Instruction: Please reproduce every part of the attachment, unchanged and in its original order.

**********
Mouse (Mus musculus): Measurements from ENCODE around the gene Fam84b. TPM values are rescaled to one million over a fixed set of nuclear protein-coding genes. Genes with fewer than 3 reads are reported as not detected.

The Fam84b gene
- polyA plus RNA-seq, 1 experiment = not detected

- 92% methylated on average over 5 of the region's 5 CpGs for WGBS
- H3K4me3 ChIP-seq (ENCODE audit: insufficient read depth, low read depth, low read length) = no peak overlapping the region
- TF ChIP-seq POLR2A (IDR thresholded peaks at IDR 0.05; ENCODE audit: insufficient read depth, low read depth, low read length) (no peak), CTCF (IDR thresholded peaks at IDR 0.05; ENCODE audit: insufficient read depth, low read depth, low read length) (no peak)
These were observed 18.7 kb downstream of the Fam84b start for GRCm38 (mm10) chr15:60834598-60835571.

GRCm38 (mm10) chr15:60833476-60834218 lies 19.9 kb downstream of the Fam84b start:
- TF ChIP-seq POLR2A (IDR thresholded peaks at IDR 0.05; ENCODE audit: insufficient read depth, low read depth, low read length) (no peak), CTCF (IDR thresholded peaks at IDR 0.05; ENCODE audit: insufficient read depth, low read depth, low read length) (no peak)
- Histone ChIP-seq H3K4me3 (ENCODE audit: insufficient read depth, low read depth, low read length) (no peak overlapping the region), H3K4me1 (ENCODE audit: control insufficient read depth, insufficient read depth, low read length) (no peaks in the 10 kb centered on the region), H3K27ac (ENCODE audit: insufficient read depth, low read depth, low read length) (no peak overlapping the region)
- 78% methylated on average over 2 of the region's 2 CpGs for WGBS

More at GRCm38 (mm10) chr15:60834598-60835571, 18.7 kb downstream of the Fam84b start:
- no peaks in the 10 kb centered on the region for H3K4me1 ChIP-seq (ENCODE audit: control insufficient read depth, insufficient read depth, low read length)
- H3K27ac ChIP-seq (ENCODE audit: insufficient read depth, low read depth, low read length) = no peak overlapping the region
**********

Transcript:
Mouse (Mus musculus): Measurements from ENCODE around the gene Fam84b. TPM values are rescaled to one million over a fixed set of nuclear protein-coding genes. Genes with fewer than 3 reads are reported as not detected.

The Fam84b gene
- polyA plus RNA-seq, 1 experiment = not detected

- 92% methylated on average over 5 of the region's 5 CpGs for WGBS
- H3K4me3 ChIP-seq (ENCODE audit: insufficient read depth, low read depth, low read length) = no peak overlapping the region
- TF ChIP-seq POLR2A (IDR thresholded peaks at IDR 0.05; ENCODE audit: insufficient read depth, low read depth, low read length) (no peak), CTCF (IDR thresholded peaks at IDR 0.05; ENCODE audit: insufficient read depth, low read depth, low read length) (no peak)
These were observed 18.7 kb downstream of the Fam84b start for GRCm38 (mm10) chr15:60834598-60835571.

GRCm38 (mm10) chr15:60833476-60834218 lies 19.9 kb downstream of the Fam84b start:
- TF ChIP-seq POLR2A (IDR thresholded peaks at IDR 0.05; ENCODE audit: insufficient read depth, low read depth, low read length) (no peak), CTCF (IDR thresholded peaks at IDR 0.05; ENCODE audit: insufficient read depth, low read depth, low read length) (no peak)
- Histone ChIP-seq H3K4me3 (ENCODE audit: insufficient read depth, low read depth, low read length) (no peak overlapping the region), H3K4me1 (ENCODE audit: control insufficient read depth, insufficient read depth, low read length) (no peaks in the 10 kb centered on the region), H3K27ac (ENCODE audit: insufficient read depth, low read depth, low read length) (no peak overlapping the region)
- 78% methylated on average over 2 of the region's 2 CpGs for WGBS

More at GRCm38 (mm10) chr15:60834598-60835571, 18.7 kb downstream of the Fam84b start:
- no peaks in the 10 kb centered on the region for H3K4me1 ChIP-seq (ENCODE audit: control insufficient read depth, insufficient read depth, low read length)
- H3K27ac ChIP-seq (ENCODE audit: insufficient read depth, low read depth, low read length) = no peak overlapping the region